It was a melting electrical outlet that we only use around Christmas time.

The outlet smelled like rotten fish, and when I removed the cover it shot sparks and was black and melted by the wires that connect to it. Please let people know about this issue.

Hmmm …now that is interesting. Thanks Kevin. I always thought that electrical shorts smelled like ozone. Are you an electrician by chance? Is this common?

I am not an electrician. The same thing happened last year in another outlet in the same room. I have too many outlets on one circuit, and that includes the outlets in my garage where I plug in the outside lights. I can send you a picture of the bad outlet if you want.

Well, thanks Kevin. Are there any electricians out there that can shed some light on this?

More common questions to come later this week.

Tuesday, November 30, 2010

Common Questions

Lots of people went out this past weekend to get their special tree for this year and begin decorating. It's such a great tradition! From the un-scientific poll we conducted with about 75 retail locations, it seems tree sales were brisk, at least at choose and cut farms. You can see some of the quotes here.

Hey! My tree got here yesterday! Woohoo! So here's what it looked like just last week at The Rocks Tree Farm in New Hampshire where it was planted and grown.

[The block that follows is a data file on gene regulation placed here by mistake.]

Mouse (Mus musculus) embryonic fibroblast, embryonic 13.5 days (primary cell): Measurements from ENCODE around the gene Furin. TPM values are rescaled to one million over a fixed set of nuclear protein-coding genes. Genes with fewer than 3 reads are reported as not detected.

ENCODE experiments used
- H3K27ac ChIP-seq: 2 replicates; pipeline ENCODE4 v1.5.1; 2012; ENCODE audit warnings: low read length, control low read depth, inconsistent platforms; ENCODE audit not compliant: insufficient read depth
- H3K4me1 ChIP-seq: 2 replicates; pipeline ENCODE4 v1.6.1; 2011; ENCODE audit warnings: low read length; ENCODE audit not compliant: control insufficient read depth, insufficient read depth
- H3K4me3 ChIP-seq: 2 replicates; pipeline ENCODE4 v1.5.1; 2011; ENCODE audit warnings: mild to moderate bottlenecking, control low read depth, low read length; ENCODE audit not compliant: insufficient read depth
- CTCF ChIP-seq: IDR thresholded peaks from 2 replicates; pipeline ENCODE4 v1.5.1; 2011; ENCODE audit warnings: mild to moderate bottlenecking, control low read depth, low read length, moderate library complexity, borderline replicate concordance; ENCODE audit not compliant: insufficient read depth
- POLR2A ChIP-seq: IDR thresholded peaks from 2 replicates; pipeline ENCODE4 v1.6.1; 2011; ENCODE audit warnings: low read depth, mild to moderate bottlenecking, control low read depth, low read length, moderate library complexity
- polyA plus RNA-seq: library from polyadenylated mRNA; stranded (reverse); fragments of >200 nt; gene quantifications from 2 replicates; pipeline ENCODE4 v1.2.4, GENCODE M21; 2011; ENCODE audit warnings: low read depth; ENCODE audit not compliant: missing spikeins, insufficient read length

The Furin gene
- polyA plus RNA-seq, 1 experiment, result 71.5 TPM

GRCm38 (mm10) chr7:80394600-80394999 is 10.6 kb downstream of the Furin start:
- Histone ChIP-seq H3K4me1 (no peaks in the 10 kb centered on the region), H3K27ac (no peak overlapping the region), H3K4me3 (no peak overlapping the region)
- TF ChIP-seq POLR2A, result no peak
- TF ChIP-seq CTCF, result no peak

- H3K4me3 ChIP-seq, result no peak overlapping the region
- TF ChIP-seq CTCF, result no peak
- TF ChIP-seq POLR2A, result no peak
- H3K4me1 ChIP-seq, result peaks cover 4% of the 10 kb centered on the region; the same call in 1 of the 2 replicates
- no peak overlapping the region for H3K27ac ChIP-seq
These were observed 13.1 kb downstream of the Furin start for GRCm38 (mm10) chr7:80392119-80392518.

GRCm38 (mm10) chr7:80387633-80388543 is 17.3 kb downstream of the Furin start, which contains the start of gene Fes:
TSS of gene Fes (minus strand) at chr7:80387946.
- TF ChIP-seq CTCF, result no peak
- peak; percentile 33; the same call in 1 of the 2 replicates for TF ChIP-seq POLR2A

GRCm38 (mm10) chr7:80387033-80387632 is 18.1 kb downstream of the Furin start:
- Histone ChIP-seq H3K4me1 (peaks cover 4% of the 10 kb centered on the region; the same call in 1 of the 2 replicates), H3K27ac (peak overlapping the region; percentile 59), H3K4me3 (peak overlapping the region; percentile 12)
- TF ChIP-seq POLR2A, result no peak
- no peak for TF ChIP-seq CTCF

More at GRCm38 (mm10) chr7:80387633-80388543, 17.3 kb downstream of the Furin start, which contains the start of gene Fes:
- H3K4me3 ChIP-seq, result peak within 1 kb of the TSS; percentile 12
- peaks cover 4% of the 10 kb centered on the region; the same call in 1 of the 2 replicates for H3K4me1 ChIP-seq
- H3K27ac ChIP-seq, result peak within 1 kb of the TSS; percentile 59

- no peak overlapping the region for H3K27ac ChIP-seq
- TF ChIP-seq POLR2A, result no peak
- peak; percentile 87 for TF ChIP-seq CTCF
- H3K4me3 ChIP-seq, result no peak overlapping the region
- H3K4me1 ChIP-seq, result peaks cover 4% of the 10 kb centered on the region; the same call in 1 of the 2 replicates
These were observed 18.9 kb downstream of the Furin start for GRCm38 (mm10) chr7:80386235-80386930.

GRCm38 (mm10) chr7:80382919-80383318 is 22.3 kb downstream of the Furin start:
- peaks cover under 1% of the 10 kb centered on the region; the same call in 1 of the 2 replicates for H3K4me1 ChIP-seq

Now here it is on my front porch after I ordered it online last week and it was harvested, boxed up and shipped. You can read earlier posts to follow the whole story.

I can't wait until this weekend when I have free time to put the tree up and decorate! Stay tuned, I can video some of that.

OK, on to some common questions. Obviously we've edited out the email address and full name of people who send in questions, but the questions and answers are just as they are.

From: l_nettesheim
Sent: Tuesday, November 30, 2010 12:30 PM
Subject: conflicting information

On my lunch today, I researched several web pages, and found that just as many comments that both recommend AND dispel the practice of 'drilling holes' in the trunk to increase water uptake for my christmas tree.

Can you settle the debate for me?

Yes, I can. It doesn’t really help. Here’s the scientific explanation.

The cambium is a thin layer of living cells just beneath the bark. When the cambial cells divide, they produce bark to the outside, and xylem (wood) to the inside. Technically, the cambium is only a few layers of cells in thickness. There are two types of xylem (wood): sapwood and heartwood. The sapwood normally makes up a zone of annual growth rings just beneath the bark. Sapwood is efficient in transporting water. At some point -- varies by species -- the sapwood becomes heartwood, and dies. This is easy to see in many species, e.g., white oak has a tan sapwood; yellow-poplar has a green sapwood; redwood has red sapwood. One characteristic of most heartwood is extractives -- chemicals deposited into the cells before they die. One classic example is "fat pine" or "heart pine", the heartwood of longleaf pine. It is very dense and oily with a nice fragrance. This heartwood is impervious to water, very resistant to decay, and difficult to glue. The primary purpose of heartwood is support and strength for the stem.